- Advanced personalization
A follow-up to the upgrades. Instead of adjusting to the layout embedded in platform dependencies, eCommerce owners gain a set of components and an open path for their very own, custom creations. Integrating necessary 3rd party applications and delivering specific functionalities for business becomes a matter of own preferences.
The one most frequently repeated phrase. But it is true. The best thing about headless commerce is that once enforced unlocks a different more modifiable approach to running an online store. Business owners are not locked into dependencies and off-the-shelf solutions provided by the vendor. One can leverage the tech stack and compose the most fitting solutions or add some tailor-made ones.
What to take into account when choosing a (headless) frontend?
A search for headless components may turn into an overwhelming task since new headless solutions spring up like mushrooms. Among headless platforms, CMSs, storefronts, and 3rd party services one must pair the tech stack, business objectives, and capabilities of the resources. So, what to take into account when choosing a headless frontend for your eCommerce?
- Flexible UX
To avoid jumping from one frontend to another alike and vendor locked-in headless frontend it is a good idea to scan the provider. As a transition to headless is to ease scaling, one should look for a headless frontend that will not become a blocker in the next six months. Adding extra features, customization options and partner relations should be a top consideration.
Pure flexible headless frontends enable customization. Providing exceptional results requires good coding skills. Sophisticated headless solutions are designed to ease and drive developers’ experience. They replace tedious work with ready-made components and leave room for custom actions.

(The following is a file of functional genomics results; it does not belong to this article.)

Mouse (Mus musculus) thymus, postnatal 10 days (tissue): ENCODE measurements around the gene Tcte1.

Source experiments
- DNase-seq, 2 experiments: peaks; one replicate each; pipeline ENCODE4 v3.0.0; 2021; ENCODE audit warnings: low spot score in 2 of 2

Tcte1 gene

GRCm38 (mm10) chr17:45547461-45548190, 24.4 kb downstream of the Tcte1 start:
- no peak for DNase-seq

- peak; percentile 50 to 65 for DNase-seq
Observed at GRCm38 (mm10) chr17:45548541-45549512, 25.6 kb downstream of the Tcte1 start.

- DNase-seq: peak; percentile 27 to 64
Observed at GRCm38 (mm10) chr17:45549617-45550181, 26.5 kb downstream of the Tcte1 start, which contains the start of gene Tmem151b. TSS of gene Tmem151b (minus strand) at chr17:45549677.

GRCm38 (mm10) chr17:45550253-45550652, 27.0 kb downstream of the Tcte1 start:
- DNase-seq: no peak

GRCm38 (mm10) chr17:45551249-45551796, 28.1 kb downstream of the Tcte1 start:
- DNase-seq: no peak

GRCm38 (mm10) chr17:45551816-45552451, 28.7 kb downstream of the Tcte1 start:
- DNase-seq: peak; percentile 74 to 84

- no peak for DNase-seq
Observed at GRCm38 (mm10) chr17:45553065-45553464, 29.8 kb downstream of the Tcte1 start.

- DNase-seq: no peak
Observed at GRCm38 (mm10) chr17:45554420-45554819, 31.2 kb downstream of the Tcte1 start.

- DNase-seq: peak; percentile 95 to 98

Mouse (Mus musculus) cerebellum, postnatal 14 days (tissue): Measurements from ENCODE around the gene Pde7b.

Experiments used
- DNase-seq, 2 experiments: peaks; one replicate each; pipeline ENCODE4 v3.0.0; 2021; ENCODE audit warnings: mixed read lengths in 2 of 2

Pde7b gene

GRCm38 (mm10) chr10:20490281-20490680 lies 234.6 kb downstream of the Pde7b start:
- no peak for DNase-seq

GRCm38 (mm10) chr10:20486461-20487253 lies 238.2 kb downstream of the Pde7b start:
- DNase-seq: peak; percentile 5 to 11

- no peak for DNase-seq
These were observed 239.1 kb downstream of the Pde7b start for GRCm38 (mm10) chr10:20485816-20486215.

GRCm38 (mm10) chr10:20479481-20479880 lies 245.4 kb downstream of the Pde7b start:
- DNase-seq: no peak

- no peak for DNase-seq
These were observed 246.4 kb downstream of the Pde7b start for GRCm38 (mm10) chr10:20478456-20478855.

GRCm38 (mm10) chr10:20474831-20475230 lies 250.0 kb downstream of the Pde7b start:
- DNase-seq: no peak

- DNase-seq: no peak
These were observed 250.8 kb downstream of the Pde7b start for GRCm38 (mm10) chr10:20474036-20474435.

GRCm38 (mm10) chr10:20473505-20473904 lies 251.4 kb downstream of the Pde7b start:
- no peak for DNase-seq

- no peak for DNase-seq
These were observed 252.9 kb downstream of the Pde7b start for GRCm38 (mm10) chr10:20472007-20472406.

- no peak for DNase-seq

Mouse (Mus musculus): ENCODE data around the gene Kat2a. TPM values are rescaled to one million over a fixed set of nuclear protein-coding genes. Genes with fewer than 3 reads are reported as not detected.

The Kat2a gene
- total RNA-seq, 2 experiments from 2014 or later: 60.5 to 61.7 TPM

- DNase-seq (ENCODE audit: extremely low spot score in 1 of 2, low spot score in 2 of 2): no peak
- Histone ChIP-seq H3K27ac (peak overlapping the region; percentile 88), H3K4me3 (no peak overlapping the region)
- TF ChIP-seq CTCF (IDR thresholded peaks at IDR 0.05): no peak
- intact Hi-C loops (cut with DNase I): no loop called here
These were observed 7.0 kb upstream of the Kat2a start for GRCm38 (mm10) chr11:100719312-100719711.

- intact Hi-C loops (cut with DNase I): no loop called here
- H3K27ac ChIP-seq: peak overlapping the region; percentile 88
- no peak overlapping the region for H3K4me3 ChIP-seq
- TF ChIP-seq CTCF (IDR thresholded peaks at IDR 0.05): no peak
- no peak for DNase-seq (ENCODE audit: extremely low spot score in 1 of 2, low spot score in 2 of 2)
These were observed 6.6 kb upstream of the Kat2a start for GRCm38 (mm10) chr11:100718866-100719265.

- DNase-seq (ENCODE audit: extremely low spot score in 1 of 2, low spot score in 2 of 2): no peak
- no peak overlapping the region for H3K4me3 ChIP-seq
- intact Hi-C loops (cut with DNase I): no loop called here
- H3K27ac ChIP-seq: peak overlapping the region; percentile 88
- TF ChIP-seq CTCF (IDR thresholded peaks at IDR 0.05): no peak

- Your tech stack
Verifying your frontend and backend communication capabilities is essential for the efficient work and success of your eCommerce. Composing a headless tech stack requires integration and coverage of the necessary features.
What is the best frontend for headless commerce?
There are several answers to this question. However, the best frontend for headless commerce is the one that best fits the overall business strategy. It should resonate with the technical requirements, and serve as an agile tool in the hands of developers. A frontend for headless commerce should also be backed by technology guidance from the vendor. When in search of headless zen keep an open eye on performance, scalability, customization options, and partnership relations.
What makes Vue Storefront so unique on a headless market?
We crafted a whole ecosystem of tools that can work together, or independently. Each of them is addressing one of the challenges merchants face while building eCommerce storefronts. With Vue Storefront dev tools any eCommerce can:
- Build and customize your store with design systems and UI library,
- Connect via our API orchestration eCommerce platforms, CMSs, Payment methods, search, and 3rd party applications,
- Accelerate actions at the front and drive performance, accessibility, and scalability with no fuzz about tech debt.
Check out great projects already benefiting from VSF's agile approach!